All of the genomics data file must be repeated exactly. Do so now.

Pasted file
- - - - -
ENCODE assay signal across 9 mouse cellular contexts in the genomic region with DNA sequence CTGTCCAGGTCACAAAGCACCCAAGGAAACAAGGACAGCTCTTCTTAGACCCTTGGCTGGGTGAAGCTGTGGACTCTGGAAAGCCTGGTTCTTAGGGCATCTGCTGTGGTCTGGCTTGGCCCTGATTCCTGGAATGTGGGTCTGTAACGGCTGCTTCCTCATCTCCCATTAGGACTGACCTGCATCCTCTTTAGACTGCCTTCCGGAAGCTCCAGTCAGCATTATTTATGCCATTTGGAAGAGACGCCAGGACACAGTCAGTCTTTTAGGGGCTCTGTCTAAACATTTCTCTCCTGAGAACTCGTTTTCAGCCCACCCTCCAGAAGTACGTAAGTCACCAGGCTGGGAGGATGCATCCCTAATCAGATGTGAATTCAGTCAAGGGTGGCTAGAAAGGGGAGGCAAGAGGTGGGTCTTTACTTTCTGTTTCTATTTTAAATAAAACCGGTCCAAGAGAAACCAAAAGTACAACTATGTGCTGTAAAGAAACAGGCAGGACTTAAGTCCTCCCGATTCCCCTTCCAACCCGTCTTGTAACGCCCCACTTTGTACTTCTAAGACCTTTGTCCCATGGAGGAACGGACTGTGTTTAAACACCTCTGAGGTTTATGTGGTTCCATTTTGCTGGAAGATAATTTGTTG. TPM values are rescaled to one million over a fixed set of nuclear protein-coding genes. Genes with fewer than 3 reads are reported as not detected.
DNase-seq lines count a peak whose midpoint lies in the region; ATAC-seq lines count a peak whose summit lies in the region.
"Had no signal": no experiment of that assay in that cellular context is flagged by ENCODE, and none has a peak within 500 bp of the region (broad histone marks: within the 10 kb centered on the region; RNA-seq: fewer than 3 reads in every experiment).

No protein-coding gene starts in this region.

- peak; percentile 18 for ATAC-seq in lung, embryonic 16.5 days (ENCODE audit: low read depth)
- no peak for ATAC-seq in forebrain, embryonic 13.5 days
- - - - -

ENCODE assay signal across 9 mouse cellular contexts in the genomic region with DNA sequence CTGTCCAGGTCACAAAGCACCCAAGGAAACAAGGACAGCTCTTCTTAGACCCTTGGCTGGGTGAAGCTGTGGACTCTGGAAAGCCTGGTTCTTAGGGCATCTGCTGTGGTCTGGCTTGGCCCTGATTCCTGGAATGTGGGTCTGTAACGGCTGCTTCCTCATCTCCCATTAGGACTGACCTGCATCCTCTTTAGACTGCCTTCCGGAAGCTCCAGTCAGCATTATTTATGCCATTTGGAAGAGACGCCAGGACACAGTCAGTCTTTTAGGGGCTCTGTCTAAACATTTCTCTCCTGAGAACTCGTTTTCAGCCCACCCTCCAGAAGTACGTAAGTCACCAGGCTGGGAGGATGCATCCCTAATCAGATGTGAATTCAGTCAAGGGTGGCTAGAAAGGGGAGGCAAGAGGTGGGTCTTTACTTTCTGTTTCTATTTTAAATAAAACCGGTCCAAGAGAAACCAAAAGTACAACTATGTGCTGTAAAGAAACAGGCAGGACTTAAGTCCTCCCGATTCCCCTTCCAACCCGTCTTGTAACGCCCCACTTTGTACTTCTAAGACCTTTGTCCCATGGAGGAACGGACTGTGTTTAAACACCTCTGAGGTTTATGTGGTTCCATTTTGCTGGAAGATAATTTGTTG. TPM values are rescaled to one million over a fixed set of nuclear protein-coding genes. Genes with fewer than 3 reads are reported as not detected.
DNase-seq lines count a peak whose midpoint lies in the region; ATAC-seq lines count a peak whose summit lies in the region.
"Had no signal": no experiment of that assay in that cellular context is flagged by ENCODE, and none has a peak within 500 bp of the region (broad histone marks: within the 10 kb centered on the region; RNA-seq: fewer than 3 reads in every experiment).

No protein-coding gene starts in this region.

- peak; percentile 18 for ATAC-seq in lung, embryonic 16.5 days (ENCODE audit: low read depth)
- no peak for ATAC-seq in forebrain, embryonic 13.5 days